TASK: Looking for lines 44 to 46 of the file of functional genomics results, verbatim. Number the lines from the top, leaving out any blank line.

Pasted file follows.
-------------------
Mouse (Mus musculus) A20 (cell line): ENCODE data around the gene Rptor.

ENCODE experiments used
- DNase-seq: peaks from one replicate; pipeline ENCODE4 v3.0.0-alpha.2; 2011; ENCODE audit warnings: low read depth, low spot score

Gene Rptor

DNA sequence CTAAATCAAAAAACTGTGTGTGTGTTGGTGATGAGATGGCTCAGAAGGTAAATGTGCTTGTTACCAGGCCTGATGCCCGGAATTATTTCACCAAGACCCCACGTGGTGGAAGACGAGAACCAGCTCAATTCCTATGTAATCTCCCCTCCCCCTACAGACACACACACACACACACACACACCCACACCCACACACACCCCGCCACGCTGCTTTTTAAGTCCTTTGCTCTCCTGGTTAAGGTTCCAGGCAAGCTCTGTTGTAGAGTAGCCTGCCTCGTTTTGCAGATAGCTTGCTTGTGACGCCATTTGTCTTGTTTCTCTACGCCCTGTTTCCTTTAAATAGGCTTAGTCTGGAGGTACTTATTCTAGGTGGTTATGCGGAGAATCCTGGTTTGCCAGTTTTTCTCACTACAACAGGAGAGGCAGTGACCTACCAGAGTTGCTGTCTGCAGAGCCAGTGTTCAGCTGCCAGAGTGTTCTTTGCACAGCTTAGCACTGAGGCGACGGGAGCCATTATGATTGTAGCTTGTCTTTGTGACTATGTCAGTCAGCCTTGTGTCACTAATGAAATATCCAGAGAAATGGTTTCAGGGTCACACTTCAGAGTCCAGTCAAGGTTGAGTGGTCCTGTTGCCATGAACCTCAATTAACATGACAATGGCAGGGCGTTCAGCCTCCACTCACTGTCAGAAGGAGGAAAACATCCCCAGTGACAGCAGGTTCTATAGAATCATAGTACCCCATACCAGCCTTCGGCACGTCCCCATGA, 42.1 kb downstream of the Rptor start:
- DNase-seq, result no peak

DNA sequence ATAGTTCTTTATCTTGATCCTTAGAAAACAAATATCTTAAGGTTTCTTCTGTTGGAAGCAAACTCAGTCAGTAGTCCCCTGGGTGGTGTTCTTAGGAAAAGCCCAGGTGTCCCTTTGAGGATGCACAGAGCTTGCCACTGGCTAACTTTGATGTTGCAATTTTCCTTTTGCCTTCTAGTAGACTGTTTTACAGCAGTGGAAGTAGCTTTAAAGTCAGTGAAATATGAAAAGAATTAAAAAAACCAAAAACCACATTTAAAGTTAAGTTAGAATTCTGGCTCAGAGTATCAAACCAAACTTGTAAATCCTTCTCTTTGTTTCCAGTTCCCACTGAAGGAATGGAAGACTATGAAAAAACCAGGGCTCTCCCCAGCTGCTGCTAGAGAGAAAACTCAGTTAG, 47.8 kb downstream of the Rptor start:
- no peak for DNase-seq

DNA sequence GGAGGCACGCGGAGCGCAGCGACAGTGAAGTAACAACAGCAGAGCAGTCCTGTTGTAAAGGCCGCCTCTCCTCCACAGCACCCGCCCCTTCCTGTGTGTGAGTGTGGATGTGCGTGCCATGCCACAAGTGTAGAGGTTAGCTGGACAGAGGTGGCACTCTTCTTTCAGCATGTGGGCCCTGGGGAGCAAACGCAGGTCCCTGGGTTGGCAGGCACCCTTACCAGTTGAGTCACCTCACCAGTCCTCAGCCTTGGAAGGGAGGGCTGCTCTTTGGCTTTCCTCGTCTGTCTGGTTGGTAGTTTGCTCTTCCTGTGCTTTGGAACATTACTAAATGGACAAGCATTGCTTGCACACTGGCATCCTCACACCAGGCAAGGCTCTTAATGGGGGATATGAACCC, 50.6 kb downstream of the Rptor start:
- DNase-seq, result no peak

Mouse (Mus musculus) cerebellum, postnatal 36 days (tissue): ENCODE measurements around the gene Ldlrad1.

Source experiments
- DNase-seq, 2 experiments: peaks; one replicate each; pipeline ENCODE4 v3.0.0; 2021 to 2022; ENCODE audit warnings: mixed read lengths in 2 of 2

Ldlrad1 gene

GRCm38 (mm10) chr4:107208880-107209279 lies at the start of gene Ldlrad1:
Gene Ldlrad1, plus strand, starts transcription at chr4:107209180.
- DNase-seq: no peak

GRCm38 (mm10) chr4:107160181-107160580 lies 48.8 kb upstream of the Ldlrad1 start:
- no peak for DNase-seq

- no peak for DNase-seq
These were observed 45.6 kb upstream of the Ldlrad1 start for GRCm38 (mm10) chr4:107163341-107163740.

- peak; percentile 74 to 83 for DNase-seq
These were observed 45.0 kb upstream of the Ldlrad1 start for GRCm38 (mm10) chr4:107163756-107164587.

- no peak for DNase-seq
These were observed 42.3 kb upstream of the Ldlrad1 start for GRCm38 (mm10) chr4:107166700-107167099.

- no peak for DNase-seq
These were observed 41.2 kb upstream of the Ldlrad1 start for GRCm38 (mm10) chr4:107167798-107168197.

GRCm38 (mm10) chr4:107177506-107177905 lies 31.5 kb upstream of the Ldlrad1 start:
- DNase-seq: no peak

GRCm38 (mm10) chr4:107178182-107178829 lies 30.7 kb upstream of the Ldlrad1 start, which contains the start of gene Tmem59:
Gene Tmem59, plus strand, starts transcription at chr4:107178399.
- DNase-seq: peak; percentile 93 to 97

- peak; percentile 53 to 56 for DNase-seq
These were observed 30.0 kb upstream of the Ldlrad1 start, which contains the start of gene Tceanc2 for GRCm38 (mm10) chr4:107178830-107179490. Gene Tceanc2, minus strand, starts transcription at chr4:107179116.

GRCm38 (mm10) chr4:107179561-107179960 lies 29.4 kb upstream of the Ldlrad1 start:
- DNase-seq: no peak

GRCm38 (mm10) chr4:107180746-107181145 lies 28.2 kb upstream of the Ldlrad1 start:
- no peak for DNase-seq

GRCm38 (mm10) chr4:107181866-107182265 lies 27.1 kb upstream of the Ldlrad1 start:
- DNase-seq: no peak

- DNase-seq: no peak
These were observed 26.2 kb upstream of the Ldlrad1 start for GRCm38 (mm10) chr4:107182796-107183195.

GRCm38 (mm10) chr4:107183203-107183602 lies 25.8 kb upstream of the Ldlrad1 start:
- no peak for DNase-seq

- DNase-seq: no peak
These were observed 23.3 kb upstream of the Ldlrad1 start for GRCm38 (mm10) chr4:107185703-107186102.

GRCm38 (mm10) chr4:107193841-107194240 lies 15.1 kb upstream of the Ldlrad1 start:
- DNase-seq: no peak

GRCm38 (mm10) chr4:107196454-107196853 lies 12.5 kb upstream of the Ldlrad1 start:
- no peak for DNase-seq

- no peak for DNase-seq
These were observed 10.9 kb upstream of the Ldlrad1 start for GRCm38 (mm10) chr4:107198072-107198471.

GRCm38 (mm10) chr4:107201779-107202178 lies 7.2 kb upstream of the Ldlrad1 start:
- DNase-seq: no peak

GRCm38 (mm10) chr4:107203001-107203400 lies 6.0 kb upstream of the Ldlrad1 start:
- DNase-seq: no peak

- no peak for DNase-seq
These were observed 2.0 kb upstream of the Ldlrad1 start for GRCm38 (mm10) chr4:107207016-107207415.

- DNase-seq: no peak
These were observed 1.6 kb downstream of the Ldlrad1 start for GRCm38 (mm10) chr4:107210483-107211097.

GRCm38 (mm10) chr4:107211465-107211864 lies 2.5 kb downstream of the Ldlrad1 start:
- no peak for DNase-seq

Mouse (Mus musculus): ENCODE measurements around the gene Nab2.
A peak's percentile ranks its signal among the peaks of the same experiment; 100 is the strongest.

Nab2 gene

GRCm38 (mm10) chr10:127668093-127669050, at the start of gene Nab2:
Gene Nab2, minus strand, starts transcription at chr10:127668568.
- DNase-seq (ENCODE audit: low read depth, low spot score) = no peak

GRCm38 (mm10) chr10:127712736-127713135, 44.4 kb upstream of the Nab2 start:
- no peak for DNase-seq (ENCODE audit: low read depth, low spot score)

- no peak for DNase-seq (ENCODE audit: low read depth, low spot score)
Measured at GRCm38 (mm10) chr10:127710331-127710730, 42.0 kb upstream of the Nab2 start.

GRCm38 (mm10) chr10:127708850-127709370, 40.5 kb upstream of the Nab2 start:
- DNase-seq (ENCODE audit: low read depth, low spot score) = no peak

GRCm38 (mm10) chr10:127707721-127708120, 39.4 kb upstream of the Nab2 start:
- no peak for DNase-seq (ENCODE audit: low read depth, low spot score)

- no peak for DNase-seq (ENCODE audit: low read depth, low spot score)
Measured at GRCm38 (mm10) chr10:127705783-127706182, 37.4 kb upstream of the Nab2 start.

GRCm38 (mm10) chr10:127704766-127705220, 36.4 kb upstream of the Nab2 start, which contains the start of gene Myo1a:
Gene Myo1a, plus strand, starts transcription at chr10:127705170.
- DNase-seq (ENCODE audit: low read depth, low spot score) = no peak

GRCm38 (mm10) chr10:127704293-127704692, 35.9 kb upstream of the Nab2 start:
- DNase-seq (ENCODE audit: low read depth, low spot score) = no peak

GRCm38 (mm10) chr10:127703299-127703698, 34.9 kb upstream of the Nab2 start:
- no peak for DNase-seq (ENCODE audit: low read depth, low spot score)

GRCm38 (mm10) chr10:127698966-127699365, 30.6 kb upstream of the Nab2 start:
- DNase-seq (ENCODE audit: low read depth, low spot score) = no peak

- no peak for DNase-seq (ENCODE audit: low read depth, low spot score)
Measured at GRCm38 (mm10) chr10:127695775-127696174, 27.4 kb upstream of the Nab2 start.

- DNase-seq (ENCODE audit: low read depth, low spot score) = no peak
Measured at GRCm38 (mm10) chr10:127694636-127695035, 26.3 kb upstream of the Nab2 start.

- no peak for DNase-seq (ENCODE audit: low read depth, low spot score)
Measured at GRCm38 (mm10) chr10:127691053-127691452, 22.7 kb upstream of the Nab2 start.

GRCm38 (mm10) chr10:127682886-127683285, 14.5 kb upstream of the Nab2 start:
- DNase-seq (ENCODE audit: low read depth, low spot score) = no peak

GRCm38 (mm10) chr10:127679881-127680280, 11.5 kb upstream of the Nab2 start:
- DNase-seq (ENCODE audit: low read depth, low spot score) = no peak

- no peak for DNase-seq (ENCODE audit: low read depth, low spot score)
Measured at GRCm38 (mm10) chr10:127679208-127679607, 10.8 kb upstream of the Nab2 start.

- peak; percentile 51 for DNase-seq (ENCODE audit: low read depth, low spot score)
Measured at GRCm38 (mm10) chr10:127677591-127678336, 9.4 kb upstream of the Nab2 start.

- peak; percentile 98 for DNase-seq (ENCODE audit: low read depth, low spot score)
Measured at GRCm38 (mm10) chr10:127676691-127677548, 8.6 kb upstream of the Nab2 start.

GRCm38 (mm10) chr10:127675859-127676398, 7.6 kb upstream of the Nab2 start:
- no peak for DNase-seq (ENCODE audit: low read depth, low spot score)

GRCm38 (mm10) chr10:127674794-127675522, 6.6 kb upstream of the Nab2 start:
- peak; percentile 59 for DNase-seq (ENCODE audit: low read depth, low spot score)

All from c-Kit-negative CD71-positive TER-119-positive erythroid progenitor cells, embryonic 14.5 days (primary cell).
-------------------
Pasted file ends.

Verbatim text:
- no peak for DNase-seq

- DNase-seq: no peak
These were observed 23.3 kb upstream of the Ldlrad1 start for GRCm38 (mm10) chr4:107185703-107186102.